Why Do We Build Homes in the Same Way That We Did 125 Years Ago?

In December 2023, Binyamin Appelbaum's New York Times op-ed, “Why Do We Build Homes in the Same Way That We Did 125 Years Ago?” questioned why there has been a lack of innovation in construction methods over the years, arguing that traditional on-site construction is too slow and expensive amid a housing crisis.

In 2022, building a house took an average of 8.3 months, a month longer than in 1971. In theory, this negatively contributes to the housing shortage, drives up home prices and forces many into an expensive and overpopulated rental market.

Appelbaum advocates for modular housing as a solution. Despite its slow adoption, we all know that modular construction can significantly reduce build time and costs. He cites Fading West, a start-up in Colorado, that can complete homes in half the time and at 80% of traditional costs, highlighting advancements in manufacturing that make modular housing more viable.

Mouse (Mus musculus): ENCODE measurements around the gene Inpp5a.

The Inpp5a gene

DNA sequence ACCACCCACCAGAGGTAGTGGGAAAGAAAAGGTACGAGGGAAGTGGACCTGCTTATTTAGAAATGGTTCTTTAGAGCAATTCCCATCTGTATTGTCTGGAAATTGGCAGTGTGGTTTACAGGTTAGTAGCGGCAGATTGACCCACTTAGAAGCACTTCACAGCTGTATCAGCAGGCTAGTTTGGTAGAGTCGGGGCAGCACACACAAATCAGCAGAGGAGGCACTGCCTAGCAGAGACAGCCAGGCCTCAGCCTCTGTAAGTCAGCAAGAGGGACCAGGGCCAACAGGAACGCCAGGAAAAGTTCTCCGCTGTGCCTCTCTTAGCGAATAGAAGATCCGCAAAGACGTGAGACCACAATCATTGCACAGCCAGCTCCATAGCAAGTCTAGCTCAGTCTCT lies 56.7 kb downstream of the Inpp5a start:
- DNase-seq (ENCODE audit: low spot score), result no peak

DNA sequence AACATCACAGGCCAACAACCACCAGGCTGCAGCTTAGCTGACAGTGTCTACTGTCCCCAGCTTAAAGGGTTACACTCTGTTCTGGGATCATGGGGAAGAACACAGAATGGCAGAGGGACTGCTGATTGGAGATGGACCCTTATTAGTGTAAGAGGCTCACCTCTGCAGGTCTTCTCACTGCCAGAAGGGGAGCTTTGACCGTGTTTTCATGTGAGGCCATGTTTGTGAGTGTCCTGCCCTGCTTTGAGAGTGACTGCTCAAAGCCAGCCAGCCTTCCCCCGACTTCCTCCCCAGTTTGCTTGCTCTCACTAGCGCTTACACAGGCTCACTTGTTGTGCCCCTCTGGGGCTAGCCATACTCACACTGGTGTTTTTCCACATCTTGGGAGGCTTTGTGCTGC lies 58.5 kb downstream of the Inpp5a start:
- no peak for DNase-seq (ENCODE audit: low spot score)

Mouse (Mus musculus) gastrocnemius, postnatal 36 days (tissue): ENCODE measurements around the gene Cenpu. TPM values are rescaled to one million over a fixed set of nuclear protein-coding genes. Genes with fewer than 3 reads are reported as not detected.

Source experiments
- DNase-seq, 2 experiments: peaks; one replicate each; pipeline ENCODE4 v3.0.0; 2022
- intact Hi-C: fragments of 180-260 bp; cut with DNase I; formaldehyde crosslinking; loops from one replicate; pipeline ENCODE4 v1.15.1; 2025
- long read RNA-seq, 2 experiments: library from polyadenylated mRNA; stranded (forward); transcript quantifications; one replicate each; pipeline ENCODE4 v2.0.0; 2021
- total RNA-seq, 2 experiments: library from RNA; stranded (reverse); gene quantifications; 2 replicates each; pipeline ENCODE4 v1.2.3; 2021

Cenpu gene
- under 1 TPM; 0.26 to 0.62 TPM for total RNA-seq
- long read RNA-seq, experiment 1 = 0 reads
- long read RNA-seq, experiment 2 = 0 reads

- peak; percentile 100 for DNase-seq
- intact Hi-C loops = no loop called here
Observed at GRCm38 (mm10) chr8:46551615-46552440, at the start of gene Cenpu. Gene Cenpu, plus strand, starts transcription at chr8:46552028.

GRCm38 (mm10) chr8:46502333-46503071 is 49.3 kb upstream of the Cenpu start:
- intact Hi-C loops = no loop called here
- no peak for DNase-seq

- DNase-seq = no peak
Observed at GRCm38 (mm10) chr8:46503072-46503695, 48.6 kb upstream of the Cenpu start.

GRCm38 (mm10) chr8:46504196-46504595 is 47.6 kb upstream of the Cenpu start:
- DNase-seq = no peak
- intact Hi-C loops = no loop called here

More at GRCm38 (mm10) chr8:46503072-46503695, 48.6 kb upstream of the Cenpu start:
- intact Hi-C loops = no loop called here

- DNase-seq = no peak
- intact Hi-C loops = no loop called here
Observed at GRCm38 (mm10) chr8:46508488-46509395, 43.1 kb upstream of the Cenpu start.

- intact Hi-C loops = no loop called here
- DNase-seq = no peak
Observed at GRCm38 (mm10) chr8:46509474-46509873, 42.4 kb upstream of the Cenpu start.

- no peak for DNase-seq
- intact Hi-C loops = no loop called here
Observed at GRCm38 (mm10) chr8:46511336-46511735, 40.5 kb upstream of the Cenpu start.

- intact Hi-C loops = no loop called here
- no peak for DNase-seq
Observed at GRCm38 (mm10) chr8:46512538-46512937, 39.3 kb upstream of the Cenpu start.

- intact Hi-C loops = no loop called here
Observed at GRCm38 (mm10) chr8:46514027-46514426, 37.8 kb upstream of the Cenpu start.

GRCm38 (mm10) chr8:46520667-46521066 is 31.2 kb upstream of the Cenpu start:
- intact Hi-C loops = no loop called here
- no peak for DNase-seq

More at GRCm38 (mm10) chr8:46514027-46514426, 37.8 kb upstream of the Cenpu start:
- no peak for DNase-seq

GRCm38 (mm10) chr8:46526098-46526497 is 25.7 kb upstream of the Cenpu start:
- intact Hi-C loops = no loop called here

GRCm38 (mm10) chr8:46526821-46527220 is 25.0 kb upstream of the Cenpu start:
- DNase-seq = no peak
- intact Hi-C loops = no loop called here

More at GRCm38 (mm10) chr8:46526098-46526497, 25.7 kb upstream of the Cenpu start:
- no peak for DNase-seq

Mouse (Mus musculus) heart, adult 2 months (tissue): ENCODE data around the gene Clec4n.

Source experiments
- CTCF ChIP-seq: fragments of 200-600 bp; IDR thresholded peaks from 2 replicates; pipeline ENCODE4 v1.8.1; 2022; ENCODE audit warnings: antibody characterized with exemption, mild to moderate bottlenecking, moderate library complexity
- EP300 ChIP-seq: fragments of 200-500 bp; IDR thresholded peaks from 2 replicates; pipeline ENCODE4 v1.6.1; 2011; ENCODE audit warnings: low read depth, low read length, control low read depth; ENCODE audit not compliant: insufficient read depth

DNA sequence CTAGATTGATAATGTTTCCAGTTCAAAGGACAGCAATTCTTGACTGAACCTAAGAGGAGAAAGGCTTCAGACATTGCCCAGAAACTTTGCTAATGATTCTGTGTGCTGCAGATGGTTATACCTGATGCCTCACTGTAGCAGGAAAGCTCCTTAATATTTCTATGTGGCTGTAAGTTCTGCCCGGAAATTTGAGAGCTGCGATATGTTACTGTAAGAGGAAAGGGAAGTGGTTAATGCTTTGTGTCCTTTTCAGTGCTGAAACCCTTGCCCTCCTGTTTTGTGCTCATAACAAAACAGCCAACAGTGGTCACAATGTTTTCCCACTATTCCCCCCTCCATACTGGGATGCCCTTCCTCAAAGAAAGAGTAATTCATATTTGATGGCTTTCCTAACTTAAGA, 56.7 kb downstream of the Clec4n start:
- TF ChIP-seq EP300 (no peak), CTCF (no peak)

But modular homes don’t have the best reputation for being beautifully designed and lack the bespoke attention of traditionally designed homes. This perception of modularity equaling "cookie-cutter" has hindered their popularity. However, firms like Paris-based Cutwork are attempting to address these issues. Their ReHome system, initially designed for post-war Ukraine, uses stackable, flexible concrete blocks to create cost-effective, customizable apartment buildings. This method reduces on-site construction time by up to 40% and adapts to various environments, while still allowing for a level of individuality.

Appelbaum argues that embracing modular housing is essential for addressing the housing crisis, do you think he’s right?